I don't know, to be honest.
Looking at the fuel use first, heat engines like the internal combustion engine are not very efficient (this guy https://en.wikipedia.org/wiki/Nicolas_L%C3%A9onard_Sadi_Carnot worked out why). So if we run a car on fossil fuels it will simply waste most of the energy in the fuel which would have stayed in storage if we hadn't pumped and refined it. Electric motors are much more efficient. But the efficiency of the electric power plants and distribution will range from perhaps worse than internal combustion, if they're fossil-fuelled, all the way up to very high, if they're solar-powered (in the case of solar power the sunshine comes for free and would be 100% wasted, heating the earth, if we didn't turn some of it into electricity).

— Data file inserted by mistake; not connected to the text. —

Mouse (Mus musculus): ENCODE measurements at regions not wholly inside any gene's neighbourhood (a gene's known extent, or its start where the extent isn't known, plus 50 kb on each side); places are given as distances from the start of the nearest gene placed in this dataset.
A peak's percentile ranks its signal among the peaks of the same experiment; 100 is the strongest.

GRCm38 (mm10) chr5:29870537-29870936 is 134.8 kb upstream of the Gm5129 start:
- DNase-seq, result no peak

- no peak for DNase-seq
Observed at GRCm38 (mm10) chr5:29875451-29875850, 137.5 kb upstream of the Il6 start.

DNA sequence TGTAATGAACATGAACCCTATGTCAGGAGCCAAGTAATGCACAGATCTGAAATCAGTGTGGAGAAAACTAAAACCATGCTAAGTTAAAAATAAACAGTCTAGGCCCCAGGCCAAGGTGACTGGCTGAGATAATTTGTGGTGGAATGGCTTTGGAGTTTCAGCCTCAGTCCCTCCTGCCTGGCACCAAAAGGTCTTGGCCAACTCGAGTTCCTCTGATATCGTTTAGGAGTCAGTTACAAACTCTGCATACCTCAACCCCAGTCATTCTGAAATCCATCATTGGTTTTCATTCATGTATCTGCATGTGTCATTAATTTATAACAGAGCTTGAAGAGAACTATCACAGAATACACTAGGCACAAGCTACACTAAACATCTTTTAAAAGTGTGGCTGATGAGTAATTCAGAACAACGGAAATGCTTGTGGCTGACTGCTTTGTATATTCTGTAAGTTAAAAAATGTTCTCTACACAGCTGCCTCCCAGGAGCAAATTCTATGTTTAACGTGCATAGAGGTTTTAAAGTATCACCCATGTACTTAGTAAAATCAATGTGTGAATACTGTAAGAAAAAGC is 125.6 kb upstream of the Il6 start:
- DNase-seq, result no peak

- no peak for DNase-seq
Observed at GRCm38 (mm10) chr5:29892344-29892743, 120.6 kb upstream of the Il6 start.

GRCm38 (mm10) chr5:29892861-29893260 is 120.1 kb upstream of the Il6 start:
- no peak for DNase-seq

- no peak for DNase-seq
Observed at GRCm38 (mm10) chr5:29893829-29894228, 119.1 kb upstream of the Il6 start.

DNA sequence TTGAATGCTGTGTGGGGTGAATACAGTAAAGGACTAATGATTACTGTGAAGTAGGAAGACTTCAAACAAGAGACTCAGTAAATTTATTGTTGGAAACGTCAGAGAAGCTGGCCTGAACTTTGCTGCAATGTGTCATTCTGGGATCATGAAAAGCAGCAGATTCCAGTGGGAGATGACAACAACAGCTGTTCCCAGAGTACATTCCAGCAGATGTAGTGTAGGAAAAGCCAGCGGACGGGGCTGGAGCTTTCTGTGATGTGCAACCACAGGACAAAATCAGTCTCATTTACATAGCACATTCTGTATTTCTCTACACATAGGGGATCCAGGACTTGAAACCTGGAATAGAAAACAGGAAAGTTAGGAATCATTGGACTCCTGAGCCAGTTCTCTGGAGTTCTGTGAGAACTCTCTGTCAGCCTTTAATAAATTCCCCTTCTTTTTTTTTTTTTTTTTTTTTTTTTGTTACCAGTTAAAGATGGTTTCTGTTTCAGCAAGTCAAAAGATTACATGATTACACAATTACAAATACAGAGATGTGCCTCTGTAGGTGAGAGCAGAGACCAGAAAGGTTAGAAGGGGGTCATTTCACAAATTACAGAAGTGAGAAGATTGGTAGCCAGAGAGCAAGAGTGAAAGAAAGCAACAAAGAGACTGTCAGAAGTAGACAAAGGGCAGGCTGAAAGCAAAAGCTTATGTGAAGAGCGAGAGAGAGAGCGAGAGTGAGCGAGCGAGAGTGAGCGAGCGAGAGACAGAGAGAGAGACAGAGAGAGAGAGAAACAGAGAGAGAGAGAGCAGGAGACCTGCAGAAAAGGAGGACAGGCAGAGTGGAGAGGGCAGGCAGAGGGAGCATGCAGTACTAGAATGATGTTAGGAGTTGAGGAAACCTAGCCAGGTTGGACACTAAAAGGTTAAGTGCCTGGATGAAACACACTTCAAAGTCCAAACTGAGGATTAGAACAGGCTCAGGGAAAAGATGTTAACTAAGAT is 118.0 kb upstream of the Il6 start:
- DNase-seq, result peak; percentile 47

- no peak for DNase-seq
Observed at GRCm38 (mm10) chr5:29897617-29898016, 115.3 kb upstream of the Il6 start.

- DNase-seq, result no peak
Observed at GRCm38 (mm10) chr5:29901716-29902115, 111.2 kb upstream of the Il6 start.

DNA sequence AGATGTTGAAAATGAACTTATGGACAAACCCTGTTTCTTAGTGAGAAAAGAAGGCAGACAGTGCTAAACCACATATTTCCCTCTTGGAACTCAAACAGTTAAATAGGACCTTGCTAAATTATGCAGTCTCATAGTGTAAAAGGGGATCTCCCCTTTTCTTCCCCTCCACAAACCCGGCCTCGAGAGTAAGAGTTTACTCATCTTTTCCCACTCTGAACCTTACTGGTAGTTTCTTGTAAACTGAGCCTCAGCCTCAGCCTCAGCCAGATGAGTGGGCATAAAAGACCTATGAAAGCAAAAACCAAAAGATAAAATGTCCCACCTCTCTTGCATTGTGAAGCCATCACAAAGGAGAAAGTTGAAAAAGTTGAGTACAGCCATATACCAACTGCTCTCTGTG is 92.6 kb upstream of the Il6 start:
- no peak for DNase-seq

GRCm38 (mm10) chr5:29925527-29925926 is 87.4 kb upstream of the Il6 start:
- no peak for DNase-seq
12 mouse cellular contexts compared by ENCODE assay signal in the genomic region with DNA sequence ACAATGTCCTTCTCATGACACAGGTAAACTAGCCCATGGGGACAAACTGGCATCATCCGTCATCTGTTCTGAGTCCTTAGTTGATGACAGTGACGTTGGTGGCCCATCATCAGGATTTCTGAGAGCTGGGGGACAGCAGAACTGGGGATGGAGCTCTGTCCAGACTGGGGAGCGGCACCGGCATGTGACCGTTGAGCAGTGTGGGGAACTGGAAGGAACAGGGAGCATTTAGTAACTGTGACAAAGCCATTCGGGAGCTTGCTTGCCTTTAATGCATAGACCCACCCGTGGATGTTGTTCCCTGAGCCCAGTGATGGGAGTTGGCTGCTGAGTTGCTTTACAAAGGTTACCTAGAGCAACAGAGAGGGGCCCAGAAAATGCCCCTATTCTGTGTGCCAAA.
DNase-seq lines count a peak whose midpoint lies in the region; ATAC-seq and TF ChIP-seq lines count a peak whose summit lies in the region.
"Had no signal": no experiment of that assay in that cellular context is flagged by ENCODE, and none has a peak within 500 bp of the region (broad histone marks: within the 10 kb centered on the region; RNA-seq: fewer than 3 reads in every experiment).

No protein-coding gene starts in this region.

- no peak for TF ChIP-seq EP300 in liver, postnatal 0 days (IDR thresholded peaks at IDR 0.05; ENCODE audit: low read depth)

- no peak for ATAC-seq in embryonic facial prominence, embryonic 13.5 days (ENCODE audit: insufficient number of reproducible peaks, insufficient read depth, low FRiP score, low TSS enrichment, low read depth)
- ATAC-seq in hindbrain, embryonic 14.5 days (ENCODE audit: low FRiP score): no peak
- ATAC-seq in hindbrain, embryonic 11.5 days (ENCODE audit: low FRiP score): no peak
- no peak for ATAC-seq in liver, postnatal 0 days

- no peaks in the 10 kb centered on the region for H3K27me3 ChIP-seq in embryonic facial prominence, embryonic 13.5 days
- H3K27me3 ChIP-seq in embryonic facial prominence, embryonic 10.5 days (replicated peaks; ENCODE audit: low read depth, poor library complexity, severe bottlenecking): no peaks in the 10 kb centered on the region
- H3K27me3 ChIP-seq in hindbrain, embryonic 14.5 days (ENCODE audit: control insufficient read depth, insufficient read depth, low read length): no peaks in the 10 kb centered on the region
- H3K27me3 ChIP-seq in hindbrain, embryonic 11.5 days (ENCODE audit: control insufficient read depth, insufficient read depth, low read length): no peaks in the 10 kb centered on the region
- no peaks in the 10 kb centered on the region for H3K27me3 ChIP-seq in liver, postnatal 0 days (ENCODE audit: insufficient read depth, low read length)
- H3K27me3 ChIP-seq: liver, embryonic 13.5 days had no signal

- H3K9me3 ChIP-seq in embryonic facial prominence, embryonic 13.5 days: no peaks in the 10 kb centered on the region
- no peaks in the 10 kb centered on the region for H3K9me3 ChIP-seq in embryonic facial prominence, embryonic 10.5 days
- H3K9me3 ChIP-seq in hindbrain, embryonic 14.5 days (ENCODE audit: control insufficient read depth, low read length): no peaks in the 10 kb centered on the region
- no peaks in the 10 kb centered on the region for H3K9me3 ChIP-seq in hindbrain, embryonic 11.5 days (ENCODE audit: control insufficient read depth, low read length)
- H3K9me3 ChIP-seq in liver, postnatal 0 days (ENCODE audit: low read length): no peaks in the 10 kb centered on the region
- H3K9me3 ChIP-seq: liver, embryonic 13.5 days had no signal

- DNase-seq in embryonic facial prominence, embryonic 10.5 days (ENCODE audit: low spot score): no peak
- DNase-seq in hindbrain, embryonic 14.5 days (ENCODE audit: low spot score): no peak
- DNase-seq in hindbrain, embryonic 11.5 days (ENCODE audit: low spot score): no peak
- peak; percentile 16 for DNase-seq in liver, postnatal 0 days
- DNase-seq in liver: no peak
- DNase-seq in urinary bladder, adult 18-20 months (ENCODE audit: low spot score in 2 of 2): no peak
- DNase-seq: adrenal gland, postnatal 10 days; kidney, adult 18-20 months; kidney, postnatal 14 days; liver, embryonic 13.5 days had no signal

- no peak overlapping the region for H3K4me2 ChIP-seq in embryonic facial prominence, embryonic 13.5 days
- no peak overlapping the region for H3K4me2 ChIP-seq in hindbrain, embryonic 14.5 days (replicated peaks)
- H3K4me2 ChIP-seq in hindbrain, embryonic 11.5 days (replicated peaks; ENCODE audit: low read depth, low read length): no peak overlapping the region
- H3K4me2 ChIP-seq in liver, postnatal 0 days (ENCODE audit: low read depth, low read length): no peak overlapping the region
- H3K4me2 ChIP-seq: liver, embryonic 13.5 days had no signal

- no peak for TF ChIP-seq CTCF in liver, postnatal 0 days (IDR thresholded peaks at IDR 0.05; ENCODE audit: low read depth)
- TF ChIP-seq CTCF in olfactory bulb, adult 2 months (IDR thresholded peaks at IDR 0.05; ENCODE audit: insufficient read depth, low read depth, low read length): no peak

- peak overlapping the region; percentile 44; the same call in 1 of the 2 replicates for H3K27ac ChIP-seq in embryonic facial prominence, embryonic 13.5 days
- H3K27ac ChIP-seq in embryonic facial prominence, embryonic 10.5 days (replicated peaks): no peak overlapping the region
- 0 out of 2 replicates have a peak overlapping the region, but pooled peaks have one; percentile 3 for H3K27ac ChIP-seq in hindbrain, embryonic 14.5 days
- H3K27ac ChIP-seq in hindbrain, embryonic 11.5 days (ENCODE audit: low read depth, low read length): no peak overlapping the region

Then there's the question of whether building an electric car takes more energy than building an internal combustion one. I would guess that it might at the moment, given the energy needed to make batteries. But I am guessing. And I haven't factored in any future improvements as the battery stock becomes large enough for recycling to start having an impact.
To be honest the arguments against fossils aren't usually energy related. They're usually based on a) the bad effects of CO2 on the climate, b) the bad effects of exhaust pollutants on health and c) the fact that sooner or later fossil fuels will run out.